The ideology of so-called “jihad” advocated by militant Muslim groups will spread in the Muslim world. With the false belief spreading that the US is purposely killing Muslims and deliberately attacking Islam, waging “jihad’ to defend the faith and the faithful is gathering momentum in parts of the Muslim world. The Western world, in partnership with the Muslim world, has not been successful in waging a sustained and a robust campaign to counter the ideology and propaganda of these threat groups.
With Al Qaeda seeking to unify disparate Muslim groups waging local campaigns, most threat groups are coming together. Al Qaeda has created a number of real and virtual platforms to promote cooperation and collaboration. These groups will share among other capabilities, human expertise (mostly trainers), technology (mostly bomb-making) and finance. By dispatching ideologues, combat trainers and financiers to conflict zones, Al Qaeda will increase the threat in 2008. As suicide attacks in Iraq have influenced Afghanistan beginning in 2004, Al Qaeda will transfer or influence other groups to emulate its operational practices.
Al Qaeda suffered the loss of its state of the art training infrastructure in Afghanistan. But Al Qaeda has created training opportunities in tribal Pakistan, Iraq as well as in conflict zones of Asia, Middle East and Africa. For instance, Mohamed Siddique Khan and Ibrahim Saeed, the leaders of the July 7 and July 21 attacks in London, trained in tribal Pakistan. With the rise of threat groups in Pakistan and Iraq, they have established linkages to radicalised segments of Muslim migrant and diaspora communities. Al Qaeda training, directly or through its associated groups and the Internet, is of a major concern and a challenge to governments.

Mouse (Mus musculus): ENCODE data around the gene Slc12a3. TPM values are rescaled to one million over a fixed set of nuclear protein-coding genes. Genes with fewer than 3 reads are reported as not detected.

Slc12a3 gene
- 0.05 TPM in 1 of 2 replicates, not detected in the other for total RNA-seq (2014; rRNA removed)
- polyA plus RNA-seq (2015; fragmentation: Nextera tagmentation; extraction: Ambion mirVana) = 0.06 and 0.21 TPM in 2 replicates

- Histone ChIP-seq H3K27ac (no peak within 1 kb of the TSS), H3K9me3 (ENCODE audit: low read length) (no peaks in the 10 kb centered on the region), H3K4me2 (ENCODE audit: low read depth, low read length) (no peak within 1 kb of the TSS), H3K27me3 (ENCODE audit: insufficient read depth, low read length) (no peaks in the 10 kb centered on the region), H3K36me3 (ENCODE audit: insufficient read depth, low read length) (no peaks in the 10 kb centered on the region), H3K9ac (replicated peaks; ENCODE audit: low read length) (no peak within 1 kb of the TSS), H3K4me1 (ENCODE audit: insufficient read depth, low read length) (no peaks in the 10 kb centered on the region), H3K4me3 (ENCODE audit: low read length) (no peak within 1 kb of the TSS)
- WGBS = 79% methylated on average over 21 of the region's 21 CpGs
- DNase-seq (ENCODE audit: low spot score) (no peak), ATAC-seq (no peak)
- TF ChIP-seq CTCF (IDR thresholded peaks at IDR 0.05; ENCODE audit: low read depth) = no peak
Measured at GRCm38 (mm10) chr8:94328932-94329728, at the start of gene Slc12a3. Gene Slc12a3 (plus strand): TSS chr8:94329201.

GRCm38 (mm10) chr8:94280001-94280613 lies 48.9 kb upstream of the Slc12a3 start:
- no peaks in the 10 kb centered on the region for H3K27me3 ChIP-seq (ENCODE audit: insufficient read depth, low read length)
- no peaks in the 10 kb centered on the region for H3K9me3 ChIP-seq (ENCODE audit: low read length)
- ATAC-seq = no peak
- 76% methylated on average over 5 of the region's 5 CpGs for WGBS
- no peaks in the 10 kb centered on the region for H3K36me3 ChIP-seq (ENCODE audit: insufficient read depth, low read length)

To generate more recruits and support, the head of Al Qaeda’s Media Committee Abu Abdel Rahman al Maghrebi, who is the son-in-law of Al Qaeda’s number two Dr Ayman al Zawahiri,, will invest more in propaganda. As in 2007, where Al Qaeda released a video every three days, Al Shahab, the video production arm of Al Qaeda’s Media Office, will invest in propaganda to indoctrinate Muslims both in the Muslim world and beyond. By instilling the belief that “it is the duty of every Muslim to wage jihad,” Al Qaeda seeks to radicalise the Muslim community. The mainstream Muslim leaders have failed to match the gigantic investment Al Qaeda has made to politicise and mobilise the Muslim masses.
Promote market economies, not democracy
Unless the West works closely with the Muslim world, the threat of terrorism and extremism will spread in 2008. Instead of promoting democracy, it may be more important for the US to promote market economies in the Muslim world. With economic growth and development, the people themselves will want greater representation. The partnership between the West and the Muslim world is crucial to reduce the misunderstanding between their governments and peoples.
At the tactical and operational levels, investment in intelligence has proved to be the most useful ingredient in fighting terrorism. As intelligence is the spearhead of counter terrorism, it will become important to continue to invest in developing human source penetration and technical intelligence capabilities. With high grade, high quality intelligence, especially human intelligence, the threat of terrorism and extremism can be managed.
While operational counter terrorism is essential to reduce the immediate threat, it is necessary for governments to develop strategic projects to engage the Muslim community. Without building bridges to the Muslim community, it will be difficult to contain and counter the spread of the virulent ideology spread by Al Qaeda and its associated groups. Working with the religious and educational institutions and the media sector, governments will be able to inform the community that groups such as Al Qaeda, Afghan Taliban, Pakistani Taliban, Hizbut Tahrir and Jemaah Islamiyah are not Koranic but deviant groups. For governments and communities under threat, a theologian is as important as a counter terrorism practitioner.
About the Author
Rohan Gunaratna is Head of the International Centre for Political Violence and Terrorism Research at the S. Rajaratnam School for International Studies, (RSIS), Singapore. The author of “Inside Al Qaeda: Global Network of Terror”, Gunaratna debriefed high value detainees, including in Iraq.
Commentaries / Terrorism Studies
Last updated on 07/10/2014